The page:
I'll continue to dig around in the areas you all provided, so thanks again; even to 'Martinman' for his suggestion of Guns n Roses - but way back in my day they were still called 'Spears n Thorns!
Bob K
 

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Good stuff, Bill Mecca! Them were the days!
 

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Bob Kessler said:
I'll continue to dig around in the areas you all provided, so thanks again; even to 'Martinman' for his suggestion of Guns n Roses - but way back in my day they were still called 'Spears n Thorns!
Bob K

It is a completely different song, just with the same name. But you are welcome.:)
 

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Bob, the version you're looking for is the James Brown version. Sam Butera did a great recording, but it's James' version you're looking for.
 

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David Woodford said:
Bob, the version you're looking for is the James Brown version. Sam Butera did a great recording, but it's James' version you're looking for.
Bob referred to the "slow pace and gutsy horn," which does not fit with the James Brown version I've heard. Maybe the gutsy horn does, but James Brown did it fairly up-tempo, and with a straight beat, compared to most versions.
 

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I recall the song. It was not the Forrest version. His version was mild compared to what I remember. I just listened to it.

It was a version that, if memory serves, would be heard in a strip joint. A nice gutsy bawdy version? I was unable to find a "Night Train" recording on the NET associated with Sears or Taylor but the NET does not have everything. As stated above, both worked with Freed in those days but nothing mentioned about this particular tune. Several other sax players also worked with Freed's show band;

http://home.earthlink.net/~v1tiger/samtheman.html

http://home.earthlink.net/~v1tiger/alsears.html

I sent an email to the Alan Freed site to see if they could help us.
http://www.alanfreed.com/

If you use "search" on this site and the words night train you will find some other sax players who were in Freed's backup band.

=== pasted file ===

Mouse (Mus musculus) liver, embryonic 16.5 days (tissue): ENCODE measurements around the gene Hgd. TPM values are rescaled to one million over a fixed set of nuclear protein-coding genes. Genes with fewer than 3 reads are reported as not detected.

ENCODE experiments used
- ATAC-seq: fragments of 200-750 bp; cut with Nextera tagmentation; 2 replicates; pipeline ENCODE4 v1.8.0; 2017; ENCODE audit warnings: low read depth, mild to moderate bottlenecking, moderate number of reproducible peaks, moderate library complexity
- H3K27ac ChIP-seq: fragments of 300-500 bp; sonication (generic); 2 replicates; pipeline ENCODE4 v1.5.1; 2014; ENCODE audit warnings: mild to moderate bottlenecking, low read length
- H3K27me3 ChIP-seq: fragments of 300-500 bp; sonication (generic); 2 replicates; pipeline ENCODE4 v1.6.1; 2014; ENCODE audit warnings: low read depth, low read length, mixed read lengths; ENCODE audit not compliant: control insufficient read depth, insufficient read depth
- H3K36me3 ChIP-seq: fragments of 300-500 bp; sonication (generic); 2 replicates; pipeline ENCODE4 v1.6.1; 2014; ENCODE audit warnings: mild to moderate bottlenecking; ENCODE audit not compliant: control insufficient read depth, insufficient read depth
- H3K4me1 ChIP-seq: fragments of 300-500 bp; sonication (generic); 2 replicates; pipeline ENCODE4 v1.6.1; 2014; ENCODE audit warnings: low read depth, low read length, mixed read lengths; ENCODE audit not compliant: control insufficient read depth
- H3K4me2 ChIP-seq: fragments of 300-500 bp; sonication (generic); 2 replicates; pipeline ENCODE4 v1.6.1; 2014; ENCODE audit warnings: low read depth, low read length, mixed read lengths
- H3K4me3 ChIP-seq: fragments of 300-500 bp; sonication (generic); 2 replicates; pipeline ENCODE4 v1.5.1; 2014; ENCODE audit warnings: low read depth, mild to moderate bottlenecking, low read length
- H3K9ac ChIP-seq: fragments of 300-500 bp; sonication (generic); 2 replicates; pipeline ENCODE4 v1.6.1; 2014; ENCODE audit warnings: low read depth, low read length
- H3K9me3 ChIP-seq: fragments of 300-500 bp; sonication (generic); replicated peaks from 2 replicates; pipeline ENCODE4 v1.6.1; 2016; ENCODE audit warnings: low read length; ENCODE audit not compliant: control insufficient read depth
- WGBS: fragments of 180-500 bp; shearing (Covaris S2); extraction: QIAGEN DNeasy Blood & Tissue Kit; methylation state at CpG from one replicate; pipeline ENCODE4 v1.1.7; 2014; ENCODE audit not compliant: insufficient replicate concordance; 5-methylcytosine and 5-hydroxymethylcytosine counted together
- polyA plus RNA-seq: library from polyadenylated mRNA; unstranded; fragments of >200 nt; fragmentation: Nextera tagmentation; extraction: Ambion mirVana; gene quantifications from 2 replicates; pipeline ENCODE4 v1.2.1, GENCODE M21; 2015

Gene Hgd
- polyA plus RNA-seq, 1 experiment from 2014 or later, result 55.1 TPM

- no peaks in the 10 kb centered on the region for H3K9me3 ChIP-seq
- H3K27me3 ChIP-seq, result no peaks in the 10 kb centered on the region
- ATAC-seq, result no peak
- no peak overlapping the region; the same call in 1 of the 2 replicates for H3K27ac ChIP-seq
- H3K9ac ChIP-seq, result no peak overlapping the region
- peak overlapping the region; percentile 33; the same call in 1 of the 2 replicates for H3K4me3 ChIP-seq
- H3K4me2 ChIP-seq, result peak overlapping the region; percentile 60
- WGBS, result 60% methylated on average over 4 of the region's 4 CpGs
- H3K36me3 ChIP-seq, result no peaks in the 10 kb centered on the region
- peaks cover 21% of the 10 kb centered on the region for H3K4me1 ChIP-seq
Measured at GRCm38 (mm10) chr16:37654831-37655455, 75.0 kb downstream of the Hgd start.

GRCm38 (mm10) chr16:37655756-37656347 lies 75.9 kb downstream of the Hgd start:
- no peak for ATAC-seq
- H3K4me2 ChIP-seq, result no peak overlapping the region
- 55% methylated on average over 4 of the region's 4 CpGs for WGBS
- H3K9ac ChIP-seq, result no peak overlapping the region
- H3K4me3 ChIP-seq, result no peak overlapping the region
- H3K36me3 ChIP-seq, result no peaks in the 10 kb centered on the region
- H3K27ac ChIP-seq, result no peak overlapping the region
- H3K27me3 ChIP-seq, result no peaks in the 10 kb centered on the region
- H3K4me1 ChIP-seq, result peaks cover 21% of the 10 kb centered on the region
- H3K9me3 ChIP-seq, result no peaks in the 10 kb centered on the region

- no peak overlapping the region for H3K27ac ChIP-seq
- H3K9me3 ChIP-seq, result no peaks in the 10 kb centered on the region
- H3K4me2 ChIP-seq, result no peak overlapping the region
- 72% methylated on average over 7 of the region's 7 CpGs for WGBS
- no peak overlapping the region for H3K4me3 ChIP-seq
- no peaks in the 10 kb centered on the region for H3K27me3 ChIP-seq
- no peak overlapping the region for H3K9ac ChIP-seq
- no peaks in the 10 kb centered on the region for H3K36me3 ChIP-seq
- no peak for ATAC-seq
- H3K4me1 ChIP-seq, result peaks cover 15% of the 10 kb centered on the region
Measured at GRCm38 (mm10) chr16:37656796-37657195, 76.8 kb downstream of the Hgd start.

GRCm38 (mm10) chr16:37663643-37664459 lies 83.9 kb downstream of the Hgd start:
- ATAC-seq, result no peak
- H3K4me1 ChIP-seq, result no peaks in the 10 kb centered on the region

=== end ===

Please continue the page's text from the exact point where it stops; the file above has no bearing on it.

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Discussion Starter #19
John Laughter - sorry for the delay in responding but I was away on holiday. Your reply: I recall the song. It was not the Forrest version. His version was mild compared to what I remember. I just listened to it. It was a version that, if memory serves, would be heard in a strip joint. A nice gutsy bawdy version? is exactly right! Guess I've always been a bit of a rogue!!

I'm now certain it was recorded by Sam Butera (as suggested by Mope) and his band the Witnesses, playing with Louis Prima. I found it on their album The Wildest, originally recorded in 1957, coinciding exactly with when I was hearing it on Alan Freed's radio show. Louis Prima is not exactly what one would expect from Alan Freed, but Freed must have really liked it - or been paid a lot to play it - during those days of Payola!

Thanks again to all for your interest and advice.
 

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Sam could definitely do that style! And it was (and may still be) a popular tune in those settings.

Just for the sake of other versions, I received this email from Stuart Colman who has a wealth of knowledge;

Hi John

Tough one this.
Having dug deep, here are several versions of the tune from around the quoted period.

Helen Grayco (X Records) 1955
Les Elgart (Columbia) 1955
The Owens Bros. (ABC) 1956
Ernie Englund (Cadence) 1955
Daddy-O Gibson (Checker) 1956
Eddie Dean (Sage & Sand) 1956

also 'Night Train Mambo'
Jimmy Forrest (Dot) 1955
J. J. Jones (Specialty) 1955.

Hope this helps

Stuart